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Title: Performance and safety assessment of the co-location of the near surface radioactive waste disposal facilities and borehole disposal concept in the Philippines

The Philippine Nuclear Research Institute (PNRI) in collaboration with the interagency technical committee on radioactive waste has been undertaking a national project to find a final solution to the country's low to intermediate level radioactive waste. The strategy adopted was to co-locate 2 disposal concepts that will address the types of radioactive waste generated from the use of radioactive materials. This strategy is expected to compensate for the small volumes of waste generated in the Philippines as compared to countries with big nuclear energy programs. It will also take advantage of the benefits of a shared infrastructure and R and D work that accompany such project. The preferred site selected from previous site selection and investigations is underlain by highly fractured 'andesitic volcaniclastics' mantled by residual clayey soil which act as the aquifer or water bearing layer. Results of investigation show that the groundwater in the area is relatively dilute and acidic. Springs at the lower elevations of the footprint also indicate acidic waters. The relatively acidic water is attributed to the formation of sulfuric acid by the oxidation of the pyrite in the andesite. A preliminary post closure safety assessment was carried out using the GMS MODFLOW and HYDRUSmore » softwares purchased through the International Atomic Energy Agency (IAEA) technical assistance. Results from MODFLOW modeling show that the radionuclide transport follows the natural gradient from the top of the hill down to the natural discharge zones. The vault dispersion model shows a circular direction from the vaults towards the faults and eventually to the creeks. The contaminant transport from borehole shows at least one confined plume from the borehole towards the creek designated as Repo1 and eventually follows downstream. The influx of surface water and rainfall to the disposal vault was modeled using the HYDRUS software. The pressure head and water content at the base of the foundation layer and the bottom of the concrete is where a significant reduction in water content can be observed. It is also noted that water content and pressure remain constant after one year. (authors)« less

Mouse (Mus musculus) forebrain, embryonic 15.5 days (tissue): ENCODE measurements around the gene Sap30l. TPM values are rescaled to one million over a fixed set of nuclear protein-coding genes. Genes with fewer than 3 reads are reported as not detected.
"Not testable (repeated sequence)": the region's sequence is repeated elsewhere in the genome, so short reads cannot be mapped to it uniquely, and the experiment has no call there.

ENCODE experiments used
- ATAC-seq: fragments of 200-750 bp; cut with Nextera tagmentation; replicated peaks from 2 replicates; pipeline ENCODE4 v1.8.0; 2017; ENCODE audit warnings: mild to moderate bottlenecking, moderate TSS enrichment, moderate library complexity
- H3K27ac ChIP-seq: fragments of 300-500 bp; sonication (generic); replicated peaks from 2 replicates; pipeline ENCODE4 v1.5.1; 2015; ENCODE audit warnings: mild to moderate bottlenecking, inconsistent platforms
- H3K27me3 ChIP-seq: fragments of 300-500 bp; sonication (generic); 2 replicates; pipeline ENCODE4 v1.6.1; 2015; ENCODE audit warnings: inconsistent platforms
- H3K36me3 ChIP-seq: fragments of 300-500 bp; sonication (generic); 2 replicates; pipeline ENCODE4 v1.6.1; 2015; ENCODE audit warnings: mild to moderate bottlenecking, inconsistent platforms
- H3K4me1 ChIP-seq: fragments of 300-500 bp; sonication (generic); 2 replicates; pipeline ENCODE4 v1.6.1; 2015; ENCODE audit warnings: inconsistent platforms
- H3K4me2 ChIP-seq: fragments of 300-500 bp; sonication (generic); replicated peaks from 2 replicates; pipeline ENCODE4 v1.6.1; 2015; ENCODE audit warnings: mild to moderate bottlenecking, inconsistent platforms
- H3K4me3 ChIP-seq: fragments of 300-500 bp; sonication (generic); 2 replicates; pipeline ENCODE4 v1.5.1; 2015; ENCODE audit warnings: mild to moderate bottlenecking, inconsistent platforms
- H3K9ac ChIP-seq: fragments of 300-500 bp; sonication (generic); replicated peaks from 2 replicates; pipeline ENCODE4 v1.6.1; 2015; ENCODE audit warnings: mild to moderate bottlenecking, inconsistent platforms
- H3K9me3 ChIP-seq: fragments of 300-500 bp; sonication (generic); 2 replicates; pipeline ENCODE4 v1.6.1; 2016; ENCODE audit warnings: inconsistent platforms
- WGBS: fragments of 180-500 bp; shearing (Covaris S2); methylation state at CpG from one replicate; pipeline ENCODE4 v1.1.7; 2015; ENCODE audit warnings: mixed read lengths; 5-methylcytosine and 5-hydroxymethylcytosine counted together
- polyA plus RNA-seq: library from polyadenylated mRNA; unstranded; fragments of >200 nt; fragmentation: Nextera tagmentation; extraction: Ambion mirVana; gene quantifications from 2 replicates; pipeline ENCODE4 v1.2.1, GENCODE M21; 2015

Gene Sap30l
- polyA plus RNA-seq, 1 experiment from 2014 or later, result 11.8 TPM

Authors:
;  [1] ; ; ;  [2] ;  [3] ;  [4] ;  [5]
  1. Atomic Research Division, Philippine Nuclear Research Institute, Quezon City (Philippines)
  2. Nuclear Regulatory Division, Philippine Nuclear Research Institute, Quezon City (Philippines)
  3. National Institute of Geological Sciences, University of the Philippines, Quezon City (Philippines)
  4. Belgian Nuclear Research Centre SCK-CEN, Mol (Belgium)
  5. AMH Philippines, Inc., Quezon City (Philippines)
Publication Date:
OSTI Identifier:
22535154
Resource Type:
Conference
Resource Relation:
Conference: ICEM2013 - ASME 2013: 15. International Conference on Environmental Remediation and Radioactive Waste Management, Brussels (Belgium), 8-12 Sep 2013; Other Information: Country of input: France; 15 refs
Publisher:
ASME; New York, NY (United States)
Research Org:
American Society of Mechanical Engineers - ASME, Nuclear Engineering Division, Environmental Engineering Division, Two Park Avenue, New York, NY 10016-5990 (United States)
Country of Publication:
United States
Language:
English
Subject:
12 MANAGEMENT OF RADIOACTIVE WASTES, AND NON-RADIOACTIVE WASTES FROM NUCLEAR FACILITIES; 58 GEOSCIENCES; GROUND WATER; IAEA; INTERMEDIATE-LEVEL RADIOACTIVE WASTES; PERFORMANCE; PHILIPPINE NUCLEAR RESEARCH INSTITUTE; PHILIPPINES; RADIOACTIVE WASTE DISPOSAL; RADIOACTIVE WASTE FACILITIES; RISK ASSESSMENT